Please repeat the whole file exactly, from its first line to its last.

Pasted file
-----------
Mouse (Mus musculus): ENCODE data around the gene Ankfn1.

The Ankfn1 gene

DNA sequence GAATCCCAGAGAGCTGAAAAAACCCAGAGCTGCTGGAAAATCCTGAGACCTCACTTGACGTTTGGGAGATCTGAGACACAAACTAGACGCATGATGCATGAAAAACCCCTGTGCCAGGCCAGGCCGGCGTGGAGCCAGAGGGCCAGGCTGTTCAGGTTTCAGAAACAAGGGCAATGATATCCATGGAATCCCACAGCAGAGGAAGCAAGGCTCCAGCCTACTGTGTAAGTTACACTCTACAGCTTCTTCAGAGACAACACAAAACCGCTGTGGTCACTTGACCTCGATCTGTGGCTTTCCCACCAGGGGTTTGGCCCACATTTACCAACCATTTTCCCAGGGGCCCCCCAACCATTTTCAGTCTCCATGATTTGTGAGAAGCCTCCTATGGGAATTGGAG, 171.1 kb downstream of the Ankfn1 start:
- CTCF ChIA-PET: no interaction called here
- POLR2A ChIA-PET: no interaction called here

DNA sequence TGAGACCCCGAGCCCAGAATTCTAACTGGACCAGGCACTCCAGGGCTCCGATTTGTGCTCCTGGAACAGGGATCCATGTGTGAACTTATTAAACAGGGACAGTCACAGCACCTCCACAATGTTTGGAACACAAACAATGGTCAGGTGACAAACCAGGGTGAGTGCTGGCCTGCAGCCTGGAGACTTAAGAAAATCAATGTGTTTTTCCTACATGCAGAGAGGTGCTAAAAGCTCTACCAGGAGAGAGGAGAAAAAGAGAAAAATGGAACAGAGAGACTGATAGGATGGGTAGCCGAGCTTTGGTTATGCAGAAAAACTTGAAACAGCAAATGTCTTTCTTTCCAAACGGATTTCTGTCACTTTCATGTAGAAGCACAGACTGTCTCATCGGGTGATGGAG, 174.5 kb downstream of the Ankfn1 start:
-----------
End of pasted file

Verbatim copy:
Mouse (Mus musculus): ENCODE data around the gene Ankfn1.

The Ankfn1 gene

DNA sequence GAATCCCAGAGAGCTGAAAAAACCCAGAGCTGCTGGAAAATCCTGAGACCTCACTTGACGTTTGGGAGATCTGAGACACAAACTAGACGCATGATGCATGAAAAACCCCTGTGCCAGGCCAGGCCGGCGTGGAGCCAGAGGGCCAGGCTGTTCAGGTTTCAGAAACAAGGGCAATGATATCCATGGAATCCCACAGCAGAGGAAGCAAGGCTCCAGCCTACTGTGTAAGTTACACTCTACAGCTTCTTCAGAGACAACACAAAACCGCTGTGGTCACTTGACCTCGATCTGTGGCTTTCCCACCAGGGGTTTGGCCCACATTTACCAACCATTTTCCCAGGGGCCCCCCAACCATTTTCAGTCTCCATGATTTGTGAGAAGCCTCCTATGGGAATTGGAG, 171.1 kb downstream of the Ankfn1 start:
- CTCF ChIA-PET: no interaction called here
- POLR2A ChIA-PET: no interaction called here

DNA sequence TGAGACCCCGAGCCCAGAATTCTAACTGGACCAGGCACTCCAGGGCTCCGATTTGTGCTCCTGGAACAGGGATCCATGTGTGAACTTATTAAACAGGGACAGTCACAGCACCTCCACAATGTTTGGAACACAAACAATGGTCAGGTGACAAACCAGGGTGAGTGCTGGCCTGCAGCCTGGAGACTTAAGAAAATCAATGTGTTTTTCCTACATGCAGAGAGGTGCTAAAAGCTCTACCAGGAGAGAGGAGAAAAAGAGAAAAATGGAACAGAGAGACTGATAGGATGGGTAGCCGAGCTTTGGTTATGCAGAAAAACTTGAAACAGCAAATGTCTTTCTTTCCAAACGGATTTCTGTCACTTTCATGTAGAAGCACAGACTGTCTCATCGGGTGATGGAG, 174.5 kb downstream of the Ankfn1 start: